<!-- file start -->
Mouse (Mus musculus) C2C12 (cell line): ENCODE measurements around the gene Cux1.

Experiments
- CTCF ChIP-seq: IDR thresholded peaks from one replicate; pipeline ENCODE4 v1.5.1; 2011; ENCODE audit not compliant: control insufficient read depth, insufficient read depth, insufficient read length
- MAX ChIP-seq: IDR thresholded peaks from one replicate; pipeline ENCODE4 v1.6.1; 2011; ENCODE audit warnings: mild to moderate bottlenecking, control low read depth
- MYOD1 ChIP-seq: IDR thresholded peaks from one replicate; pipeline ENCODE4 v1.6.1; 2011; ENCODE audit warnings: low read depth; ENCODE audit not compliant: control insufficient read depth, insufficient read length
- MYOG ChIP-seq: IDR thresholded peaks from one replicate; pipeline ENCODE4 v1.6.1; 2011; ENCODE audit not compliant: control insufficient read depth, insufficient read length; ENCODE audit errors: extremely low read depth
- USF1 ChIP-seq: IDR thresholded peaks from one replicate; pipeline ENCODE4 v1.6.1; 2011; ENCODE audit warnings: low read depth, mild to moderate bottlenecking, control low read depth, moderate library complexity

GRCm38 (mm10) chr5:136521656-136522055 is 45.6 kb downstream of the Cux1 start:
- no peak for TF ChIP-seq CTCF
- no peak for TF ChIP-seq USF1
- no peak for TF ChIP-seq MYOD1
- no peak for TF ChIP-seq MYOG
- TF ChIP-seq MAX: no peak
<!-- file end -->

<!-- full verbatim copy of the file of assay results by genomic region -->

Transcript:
Mouse (Mus musculus) C2C12 (cell line): ENCODE measurements around the gene Cux1.

Experiments
- CTCF ChIP-seq: IDR thresholded peaks from one replicate; pipeline ENCODE4 v1.5.1; 2011; ENCODE audit not compliant: control insufficient read depth, insufficient read depth, insufficient read length
- MAX ChIP-seq: IDR thresholded peaks from one replicate; pipeline ENCODE4 v1.6.1; 2011; ENCODE audit warnings: mild to moderate bottlenecking, control low read depth
- MYOD1 ChIP-seq: IDR thresholded peaks from one replicate; pipeline ENCODE4 v1.6.1; 2011; ENCODE audit warnings: low read depth; ENCODE audit not compliant: control insufficient read depth, insufficient read length
- MYOG ChIP-seq: IDR thresholded peaks from one replicate; pipeline ENCODE4 v1.6.1; 2011; ENCODE audit not compliant: control insufficient read depth, insufficient read length; ENCODE audit errors: extremely low read depth
- USF1 ChIP-seq: IDR thresholded peaks from one replicate; pipeline ENCODE4 v1.6.1; 2011; ENCODE audit warnings: low read depth, mild to moderate bottlenecking, control low read depth, moderate library complexity

GRCm38 (mm10) chr5:136521656-136522055 is 45.6 kb downstream of the Cux1 start:
- no peak for TF ChIP-seq CTCF
- no peak for TF ChIP-seq USF1
- no peak for TF ChIP-seq MYOD1
- no peak for TF ChIP-seq MYOG
- TF ChIP-seq MAX: no peak